So after 24 hours of flight, 3 airplanes, and one dateline crossing, we made it to Auckland!! Our bike boxes were inspected at least 3 times and were at their last legs by the time they got to Auckland from being taped and retaped so many times.
We landed at the airport, extracted our bikes ( that have to go through x ray, one more time), had our tent checked by the bioprotection agency of NZ, just in case we are bringing seeds into the country, and wheeled the bikes to the bicycle assembly area
People were very curious and friendly as we were assembling the bike. A lady (in her sixties, but super fit looking) gave us a pointer and to,d us that her and her husband biked down from. Vancouver to Mexico last year! Strangers spent 5 minutes giving us directions that were very difficult to understand because of their accents, the strange/ similar sounding street names, and how they told us to turn at “the third roundabouts”. So apparently the kiwis are really fond of their roundabouts. And roundabouts are scary when you are trying to ride on the wrong (e.g: left) side of the road.
Anyways, bikes are assembled and loads are put on and my bikes is very heavy! I’ve never used the front racks before and that made life way more difficult. A little turn on the steering wheels made my bike very unstable, especially when going downhill with a bunch of turns.
The ride was very pleasant, the weather is in the 70s and its surprisingly humid ish here. There are not very many bikers here, but people are surprisingly mindful of us. Maybe it’s just because they had more patience. We could definitely tell the ‘suburbs’ with children sauntering around in uniforms, small houses and stores ( very Hawaii like), cows right along side the road, versus the downtown area that is very culturally diverse,with posh stores and coffee shops all over the place.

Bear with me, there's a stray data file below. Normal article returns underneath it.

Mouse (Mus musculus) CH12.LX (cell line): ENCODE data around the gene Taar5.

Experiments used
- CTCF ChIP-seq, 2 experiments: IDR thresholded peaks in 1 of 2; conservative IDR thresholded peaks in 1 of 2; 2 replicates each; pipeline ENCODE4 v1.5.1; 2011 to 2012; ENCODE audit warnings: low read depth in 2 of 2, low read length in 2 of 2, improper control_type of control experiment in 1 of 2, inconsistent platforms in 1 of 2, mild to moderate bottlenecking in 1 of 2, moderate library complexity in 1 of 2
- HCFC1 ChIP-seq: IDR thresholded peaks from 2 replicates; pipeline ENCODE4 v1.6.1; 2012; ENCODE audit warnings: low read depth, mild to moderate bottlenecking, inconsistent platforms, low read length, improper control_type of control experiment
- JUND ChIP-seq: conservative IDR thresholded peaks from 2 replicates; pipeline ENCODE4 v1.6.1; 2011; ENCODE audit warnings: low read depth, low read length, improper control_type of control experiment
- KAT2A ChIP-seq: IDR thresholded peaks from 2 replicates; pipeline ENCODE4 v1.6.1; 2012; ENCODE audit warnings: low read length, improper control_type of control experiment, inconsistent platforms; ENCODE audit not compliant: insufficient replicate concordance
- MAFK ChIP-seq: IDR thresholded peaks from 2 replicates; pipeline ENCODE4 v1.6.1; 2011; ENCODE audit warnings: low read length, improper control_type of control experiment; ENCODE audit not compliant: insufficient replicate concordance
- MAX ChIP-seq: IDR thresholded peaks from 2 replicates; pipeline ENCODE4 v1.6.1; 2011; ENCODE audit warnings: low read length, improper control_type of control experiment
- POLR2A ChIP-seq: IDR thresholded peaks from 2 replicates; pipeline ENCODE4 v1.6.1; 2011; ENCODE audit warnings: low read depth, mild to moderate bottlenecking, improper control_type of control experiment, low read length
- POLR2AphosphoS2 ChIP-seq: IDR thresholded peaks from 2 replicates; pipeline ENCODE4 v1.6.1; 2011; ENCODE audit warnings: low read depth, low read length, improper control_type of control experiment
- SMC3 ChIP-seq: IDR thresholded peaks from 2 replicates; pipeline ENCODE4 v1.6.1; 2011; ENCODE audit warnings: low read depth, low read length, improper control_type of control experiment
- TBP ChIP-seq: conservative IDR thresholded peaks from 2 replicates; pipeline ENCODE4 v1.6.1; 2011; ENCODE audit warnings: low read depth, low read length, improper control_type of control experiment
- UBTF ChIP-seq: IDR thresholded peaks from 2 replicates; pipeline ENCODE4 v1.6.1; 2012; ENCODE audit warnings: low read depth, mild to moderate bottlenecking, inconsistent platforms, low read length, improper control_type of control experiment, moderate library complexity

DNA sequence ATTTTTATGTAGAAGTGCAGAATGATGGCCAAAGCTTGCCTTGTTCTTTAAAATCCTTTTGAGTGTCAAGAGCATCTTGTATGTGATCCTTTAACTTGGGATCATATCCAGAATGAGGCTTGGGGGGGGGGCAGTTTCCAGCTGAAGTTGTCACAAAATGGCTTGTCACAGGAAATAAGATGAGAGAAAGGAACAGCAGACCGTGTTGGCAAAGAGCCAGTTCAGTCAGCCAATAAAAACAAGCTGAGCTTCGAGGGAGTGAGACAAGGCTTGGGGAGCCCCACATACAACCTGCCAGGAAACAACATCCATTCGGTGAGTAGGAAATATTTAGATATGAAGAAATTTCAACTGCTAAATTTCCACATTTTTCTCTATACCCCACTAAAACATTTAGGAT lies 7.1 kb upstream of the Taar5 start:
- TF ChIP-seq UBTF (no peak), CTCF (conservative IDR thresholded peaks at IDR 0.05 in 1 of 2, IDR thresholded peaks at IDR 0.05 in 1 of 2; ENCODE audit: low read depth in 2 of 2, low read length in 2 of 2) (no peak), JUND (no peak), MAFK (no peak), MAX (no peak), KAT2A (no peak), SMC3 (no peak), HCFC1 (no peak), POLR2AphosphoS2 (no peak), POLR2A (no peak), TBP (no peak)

We had dinner with my friend from singapore last night at this Japanese izakaya/yakitori place in a dungeony basement. It was amazing. Astari, thanks for dinner and good luck on your next venture in indonesia. We really should be better at taking pictures.
The trees are gnarly here. So awesome.
My favorite part of the day was meeting amazing strangers. We met this UK man, hector Krome, who has been ‘hitching’ around the world for 40 year. He travels all over the world with his bag pack, hitchhike everywhere in countries like Ethiopia, Australia, indonesia, and more places than I can name. He does this for 3 months of the year, after which he goes back to the uk to live in his truck (parked behind the bushes on the backyard of a mansion, for free) and give talks all around uk, earning 400usd/hour, talking to private school students about the importance of travelling before going to the corporate lifestyle. Our 3 hours flight seemed so short as he regaled us with quirky stories, pictures and very personal epiphanies he just had last week. He was so vibrant (at 67 years old), alive, enthusiastic and very open. He has been deported from the us (due to some tagging criminal record from the 70s), shipwrecked on his way to Mardi gras in brazil, slept in abandoned truck bed surrounded by wild dogs in nepal, and so many more! I am so excited to be meeting quirky interesting people like this throughout our journey.
So our plan is to pick up our rental car and head toward the North to 90-Mile beach. I wish we have had enough time to bike tour both the north island and south island, but this will work just fine.
we will be better at taking more pictures, promise. This is a pic of our ‘hotel’ room.